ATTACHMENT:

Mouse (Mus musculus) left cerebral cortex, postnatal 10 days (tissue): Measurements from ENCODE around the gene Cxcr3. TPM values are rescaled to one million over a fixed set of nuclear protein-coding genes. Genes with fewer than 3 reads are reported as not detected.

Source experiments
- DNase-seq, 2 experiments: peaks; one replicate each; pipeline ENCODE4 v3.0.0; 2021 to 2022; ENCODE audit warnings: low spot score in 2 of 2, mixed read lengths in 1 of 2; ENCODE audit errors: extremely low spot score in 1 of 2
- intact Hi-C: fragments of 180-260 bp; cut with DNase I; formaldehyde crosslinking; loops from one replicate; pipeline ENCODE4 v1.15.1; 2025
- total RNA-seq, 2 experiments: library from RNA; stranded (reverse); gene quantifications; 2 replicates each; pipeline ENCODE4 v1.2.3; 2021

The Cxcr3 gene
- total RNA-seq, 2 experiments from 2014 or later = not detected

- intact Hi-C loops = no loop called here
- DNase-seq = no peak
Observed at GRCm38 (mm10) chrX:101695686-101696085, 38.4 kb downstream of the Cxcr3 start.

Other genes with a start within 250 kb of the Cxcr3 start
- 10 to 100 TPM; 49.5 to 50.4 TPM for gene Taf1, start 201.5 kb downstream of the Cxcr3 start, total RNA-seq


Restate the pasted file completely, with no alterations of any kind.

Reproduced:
Mouse (Mus musculus) left cerebral cortex, postnatal 10 days (tissue): Measurements from ENCODE around the gene Cxcr3. TPM values are rescaled to one million over a fixed set of nuclear protein-coding genes. Genes with fewer than 3 reads are reported as not detected.

Source experiments
- DNase-seq, 2 experiments: peaks; one replicate each; pipeline ENCODE4 v3.0.0; 2021 to 2022; ENCODE audit warnings: low spot score in 2 of 2, mixed read lengths in 1 of 2; ENCODE audit errors: extremely low spot score in 1 of 2
- intact Hi-C: fragments of 180-260 bp; cut with DNase I; formaldehyde crosslinking; loops from one replicate; pipeline ENCODE4 v1.15.1; 2025
- total RNA-seq, 2 experiments: library from RNA; stranded (reverse); gene quantifications; 2 replicates each; pipeline ENCODE4 v1.2.3; 2021

The Cxcr3 gene
- total RNA-seq, 2 experiments from 2014 or later = not detected

- intact Hi-C loops = no loop called here
- DNase-seq = no peak
Observed at GRCm38 (mm10) chrX:101695686-101696085, 38.4 kb downstream of the Cxcr3 start.

Other genes with a start within 250 kb of the Cxcr3 start
- 10 to 100 TPM; 49.5 to 50.4 TPM for gene Taf1, start 201.5 kb downstream of the Cxcr3 start, total RNA-seq